Sperry and Liberty then brought this products liability action for economic loss against the above named defendants.2 After some initial problems with diversity jurisdiction, the plaintiffs-appellants based jurisdiction of their suit solely on admiralty jurisdiction. The District Court dismissed their case for lack of admiralty jurisdiction. Citing Executive Jet Aviation, Inc. v. Cleveland, 409 U.S. 249, 93 S.Ct. 493, 34 L.Ed.2d 454 (1972), the Court held that the defendants' manufacture of small component parts, not specifically manufactured for incorporation in marine systems, lacked little relationship to traditional maritime activity, and, therefore, failed to meet the "locality-plus" test set forth in Executive Jet. The issue presented in this appeal is whether a products liability claim, arising from damage to a vessel on navigable waters, asserted by the manufacturer of a marine gyro-pilot steering system against the manufacturers of various electrical components used in its manufacture, is cognizable in admiralty.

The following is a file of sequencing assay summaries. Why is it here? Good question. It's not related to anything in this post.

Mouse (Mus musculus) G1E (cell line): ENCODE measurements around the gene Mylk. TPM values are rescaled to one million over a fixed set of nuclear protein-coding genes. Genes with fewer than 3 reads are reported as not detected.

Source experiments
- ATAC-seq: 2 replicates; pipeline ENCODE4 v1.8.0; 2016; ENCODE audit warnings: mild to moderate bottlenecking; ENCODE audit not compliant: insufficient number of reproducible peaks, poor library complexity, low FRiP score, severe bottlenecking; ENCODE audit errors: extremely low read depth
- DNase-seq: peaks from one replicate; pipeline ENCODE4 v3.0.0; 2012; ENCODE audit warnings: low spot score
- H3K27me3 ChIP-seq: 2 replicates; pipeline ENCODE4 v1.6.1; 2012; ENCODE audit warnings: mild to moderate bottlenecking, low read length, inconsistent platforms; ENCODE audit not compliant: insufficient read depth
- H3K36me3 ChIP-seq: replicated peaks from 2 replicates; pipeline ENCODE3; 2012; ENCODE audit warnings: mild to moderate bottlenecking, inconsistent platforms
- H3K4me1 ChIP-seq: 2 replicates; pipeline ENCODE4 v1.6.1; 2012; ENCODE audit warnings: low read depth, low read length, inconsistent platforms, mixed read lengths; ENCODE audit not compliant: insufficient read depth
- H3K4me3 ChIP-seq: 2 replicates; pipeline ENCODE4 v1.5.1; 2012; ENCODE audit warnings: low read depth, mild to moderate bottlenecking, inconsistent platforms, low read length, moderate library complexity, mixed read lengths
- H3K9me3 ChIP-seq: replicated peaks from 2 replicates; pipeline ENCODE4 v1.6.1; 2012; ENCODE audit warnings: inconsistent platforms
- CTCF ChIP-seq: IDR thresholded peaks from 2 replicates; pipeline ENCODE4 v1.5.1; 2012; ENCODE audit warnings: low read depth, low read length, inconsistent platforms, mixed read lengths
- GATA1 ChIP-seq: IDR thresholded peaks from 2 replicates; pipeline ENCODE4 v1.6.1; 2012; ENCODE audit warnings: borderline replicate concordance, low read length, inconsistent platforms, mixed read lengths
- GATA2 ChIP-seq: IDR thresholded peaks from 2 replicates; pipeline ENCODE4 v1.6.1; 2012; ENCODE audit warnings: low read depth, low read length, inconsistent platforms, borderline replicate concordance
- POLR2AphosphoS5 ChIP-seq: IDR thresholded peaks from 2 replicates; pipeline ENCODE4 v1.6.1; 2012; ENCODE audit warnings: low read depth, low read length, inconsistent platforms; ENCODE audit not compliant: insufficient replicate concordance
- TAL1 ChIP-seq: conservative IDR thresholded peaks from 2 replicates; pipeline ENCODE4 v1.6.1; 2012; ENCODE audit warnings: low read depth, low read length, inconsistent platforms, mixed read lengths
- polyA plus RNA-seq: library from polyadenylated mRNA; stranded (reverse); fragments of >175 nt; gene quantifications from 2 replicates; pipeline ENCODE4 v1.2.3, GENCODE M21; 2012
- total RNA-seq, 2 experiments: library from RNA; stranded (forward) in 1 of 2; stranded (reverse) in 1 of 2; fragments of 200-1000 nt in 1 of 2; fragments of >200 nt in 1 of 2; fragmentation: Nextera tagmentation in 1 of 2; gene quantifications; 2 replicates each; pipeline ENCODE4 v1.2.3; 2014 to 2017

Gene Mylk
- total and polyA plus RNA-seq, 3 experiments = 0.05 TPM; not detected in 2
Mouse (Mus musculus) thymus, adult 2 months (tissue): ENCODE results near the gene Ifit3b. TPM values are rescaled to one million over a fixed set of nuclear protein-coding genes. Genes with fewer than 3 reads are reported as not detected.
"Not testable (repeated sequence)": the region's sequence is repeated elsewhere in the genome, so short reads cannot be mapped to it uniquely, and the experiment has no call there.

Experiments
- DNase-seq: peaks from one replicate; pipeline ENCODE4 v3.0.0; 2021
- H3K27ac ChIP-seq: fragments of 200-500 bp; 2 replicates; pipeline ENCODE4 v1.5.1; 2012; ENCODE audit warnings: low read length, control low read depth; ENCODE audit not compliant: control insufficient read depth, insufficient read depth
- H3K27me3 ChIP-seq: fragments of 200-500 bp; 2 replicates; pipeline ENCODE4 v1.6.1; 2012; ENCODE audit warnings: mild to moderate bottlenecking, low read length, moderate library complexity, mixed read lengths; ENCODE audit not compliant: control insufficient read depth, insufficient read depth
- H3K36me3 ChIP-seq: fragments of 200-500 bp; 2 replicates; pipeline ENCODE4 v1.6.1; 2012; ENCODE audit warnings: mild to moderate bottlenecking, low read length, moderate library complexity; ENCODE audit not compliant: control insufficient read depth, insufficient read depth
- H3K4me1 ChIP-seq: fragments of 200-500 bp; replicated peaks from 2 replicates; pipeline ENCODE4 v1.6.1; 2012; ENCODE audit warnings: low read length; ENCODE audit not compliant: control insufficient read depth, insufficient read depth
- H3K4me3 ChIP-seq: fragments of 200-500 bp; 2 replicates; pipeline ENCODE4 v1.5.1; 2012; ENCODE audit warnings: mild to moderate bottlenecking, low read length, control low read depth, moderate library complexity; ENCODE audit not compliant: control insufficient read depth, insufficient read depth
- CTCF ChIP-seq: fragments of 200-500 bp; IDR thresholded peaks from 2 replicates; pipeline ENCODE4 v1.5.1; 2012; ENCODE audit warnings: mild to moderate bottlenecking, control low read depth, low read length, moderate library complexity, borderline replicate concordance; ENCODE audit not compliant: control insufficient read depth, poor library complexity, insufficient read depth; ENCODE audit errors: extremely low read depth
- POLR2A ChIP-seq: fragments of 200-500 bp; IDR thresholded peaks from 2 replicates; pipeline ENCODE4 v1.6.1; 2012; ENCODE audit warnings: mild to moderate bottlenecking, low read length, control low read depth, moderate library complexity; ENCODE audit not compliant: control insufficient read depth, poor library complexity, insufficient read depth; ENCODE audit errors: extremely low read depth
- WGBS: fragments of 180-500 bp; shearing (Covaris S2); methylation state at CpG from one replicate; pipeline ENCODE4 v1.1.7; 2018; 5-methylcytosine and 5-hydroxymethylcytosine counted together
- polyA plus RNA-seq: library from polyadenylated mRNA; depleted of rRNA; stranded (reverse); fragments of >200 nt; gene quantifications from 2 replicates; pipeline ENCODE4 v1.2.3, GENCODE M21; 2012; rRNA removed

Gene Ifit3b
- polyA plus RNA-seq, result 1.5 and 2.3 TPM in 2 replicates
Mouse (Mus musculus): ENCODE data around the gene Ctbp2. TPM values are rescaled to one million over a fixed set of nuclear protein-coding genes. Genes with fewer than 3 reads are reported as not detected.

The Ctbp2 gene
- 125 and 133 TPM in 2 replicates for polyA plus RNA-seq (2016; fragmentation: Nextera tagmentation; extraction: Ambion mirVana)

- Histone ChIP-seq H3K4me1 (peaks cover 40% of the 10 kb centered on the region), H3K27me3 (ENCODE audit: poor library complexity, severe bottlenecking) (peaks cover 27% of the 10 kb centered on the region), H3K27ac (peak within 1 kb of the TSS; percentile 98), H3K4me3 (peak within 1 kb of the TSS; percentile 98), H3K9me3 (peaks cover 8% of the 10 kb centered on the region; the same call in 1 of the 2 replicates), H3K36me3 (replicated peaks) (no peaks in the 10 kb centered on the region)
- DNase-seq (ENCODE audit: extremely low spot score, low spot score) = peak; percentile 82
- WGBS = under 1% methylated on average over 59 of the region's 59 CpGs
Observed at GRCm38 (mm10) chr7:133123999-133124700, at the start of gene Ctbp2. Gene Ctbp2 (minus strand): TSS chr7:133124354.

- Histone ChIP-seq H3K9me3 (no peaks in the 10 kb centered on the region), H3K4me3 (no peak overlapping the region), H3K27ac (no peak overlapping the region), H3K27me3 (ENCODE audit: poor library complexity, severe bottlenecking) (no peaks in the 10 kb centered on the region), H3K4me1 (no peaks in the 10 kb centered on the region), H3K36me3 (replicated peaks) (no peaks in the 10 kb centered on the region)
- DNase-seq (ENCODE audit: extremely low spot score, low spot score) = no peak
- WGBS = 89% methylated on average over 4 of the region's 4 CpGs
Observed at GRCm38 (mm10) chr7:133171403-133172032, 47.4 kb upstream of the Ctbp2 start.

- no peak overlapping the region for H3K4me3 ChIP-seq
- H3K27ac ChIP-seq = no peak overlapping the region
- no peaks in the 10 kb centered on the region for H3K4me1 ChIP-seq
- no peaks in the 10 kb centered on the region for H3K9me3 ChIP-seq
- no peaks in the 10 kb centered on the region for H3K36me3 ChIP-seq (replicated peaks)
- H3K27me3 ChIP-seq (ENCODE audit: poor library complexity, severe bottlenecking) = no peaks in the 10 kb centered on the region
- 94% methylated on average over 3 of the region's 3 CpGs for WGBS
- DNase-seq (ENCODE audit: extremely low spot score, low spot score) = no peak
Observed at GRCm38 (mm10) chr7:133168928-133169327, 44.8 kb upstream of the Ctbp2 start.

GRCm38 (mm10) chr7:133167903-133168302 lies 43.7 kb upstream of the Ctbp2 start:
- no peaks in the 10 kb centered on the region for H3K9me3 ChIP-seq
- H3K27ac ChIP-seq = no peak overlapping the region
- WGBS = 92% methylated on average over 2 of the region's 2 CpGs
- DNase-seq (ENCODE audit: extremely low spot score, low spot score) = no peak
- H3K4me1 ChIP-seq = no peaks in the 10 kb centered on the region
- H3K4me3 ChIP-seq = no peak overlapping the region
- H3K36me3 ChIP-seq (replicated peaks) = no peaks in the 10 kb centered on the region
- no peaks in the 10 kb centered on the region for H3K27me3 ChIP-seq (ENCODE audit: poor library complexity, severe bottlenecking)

In Executive Jet, the Supreme Court held that mere locality of injury on navigable waters is not enough to confer admiralty jurisdiction and that "It is far more consistent with the history and purpose of admiralty to require also that the wrong bear a significant relationship to traditional maritime activity." 409 U.S. at 268, 93 S.Ct. at 504. What the Court meant by "wrong" in the context of a products liability case was not defined, but defendants-appellees argue that, because this case is a products liability action, the "wrong" committed, if any, occurred by defective manufacture and would have been actionable whether or not the injury occurred on navigable waters or on land. Since these component parts are manufactured by the millions and are used in virtually every conceivable aspect of electronic equipment, defendants-appellees argue that the activity of their manufacture bears no significant relationship to traditional maritime activity and that a finding of jurisdiction would ignore the purpose of restricting admiralty jurisdiction as set forth in Executive Jet. Defendants concede that admiralty jurisdiction existed in the owners' suit against Sperry, since Sperry had manufactured a uniquely maritime product a gyro-pilot marine steering system. But defendants contrast that case against this one in that Sperry's suit against them involves no maritime activity, but is merely an action seeking indemnity or contribution based on products liability principles. However, the defendants cannot cite one case where the requirement of "significant relationship to traditional maritime activity", added by Executive Jet, was not satisfied by the sinking of, or inflicting of damage upon, a marine vessel on navigable waters. Indeed, all of the pertinent cases before and since Executive Jet have held that, so long as the place of the injury to a vessel occurs upon navigable waters, the fact that the negligent act may have occurred on shore is of no relevance.3 In this case, the plaintiffs' predecessor in interest was engaged in maritime activity, the injury was upon a vessel, the location of the injury was on navigable waters, and the instrumentality causing the injury was defective components in a marine steering mechanism. In Jig, III Corporation v. Puritan Marine Insurance Underwriters Corporation, 519 F.2d 171 (5th Cir. 1975), the purchaser-owner of a shrimp boat brought an action against the manufacturer on the grounds that it had negligently designed and constructed the vessel's shaft assembly and that this negligence was a proximate cause of the vessel's sinking. This Court noted: